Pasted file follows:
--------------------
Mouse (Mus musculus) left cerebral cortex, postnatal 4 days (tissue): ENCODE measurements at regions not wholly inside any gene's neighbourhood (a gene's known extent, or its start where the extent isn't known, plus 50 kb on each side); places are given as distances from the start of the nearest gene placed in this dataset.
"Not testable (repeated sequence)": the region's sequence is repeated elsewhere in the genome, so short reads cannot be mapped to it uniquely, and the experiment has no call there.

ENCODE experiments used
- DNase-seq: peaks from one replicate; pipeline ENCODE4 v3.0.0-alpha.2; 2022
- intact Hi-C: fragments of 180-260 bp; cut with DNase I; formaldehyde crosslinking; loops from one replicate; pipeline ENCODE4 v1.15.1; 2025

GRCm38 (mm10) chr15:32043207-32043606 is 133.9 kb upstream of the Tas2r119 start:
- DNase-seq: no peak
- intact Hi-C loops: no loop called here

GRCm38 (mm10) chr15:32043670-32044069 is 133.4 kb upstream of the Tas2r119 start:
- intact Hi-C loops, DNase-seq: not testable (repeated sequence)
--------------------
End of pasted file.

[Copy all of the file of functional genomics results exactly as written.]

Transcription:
Mouse (Mus musculus) left cerebral cortex, postnatal 4 days (tissue): ENCODE measurements at regions not wholly inside any gene's neighbourhood (a gene's known extent, or its start where the extent isn't known, plus 50 kb on each side); places are given as distances from the start of the nearest gene placed in this dataset.
"Not testable (repeated sequence)": the region's sequence is repeated elsewhere in the genome, so short reads cannot be mapped to it uniquely, and the experiment has no call there.

ENCODE experiments used
- DNase-seq: peaks from one replicate; pipeline ENCODE4 v3.0.0-alpha.2; 2022
- intact Hi-C: fragments of 180-260 bp; cut with DNase I; formaldehyde crosslinking; loops from one replicate; pipeline ENCODE4 v1.15.1; 2025

GRCm38 (mm10) chr15:32043207-32043606 is 133.9 kb upstream of the Tas2r119 start:
- DNase-seq: no peak
- intact Hi-C loops: no loop called here

GRCm38 (mm10) chr15:32043670-32044069 is 133.4 kb upstream of the Tas2r119 start:
- intact Hi-C loops, DNase-seq: not testable (repeated sequence)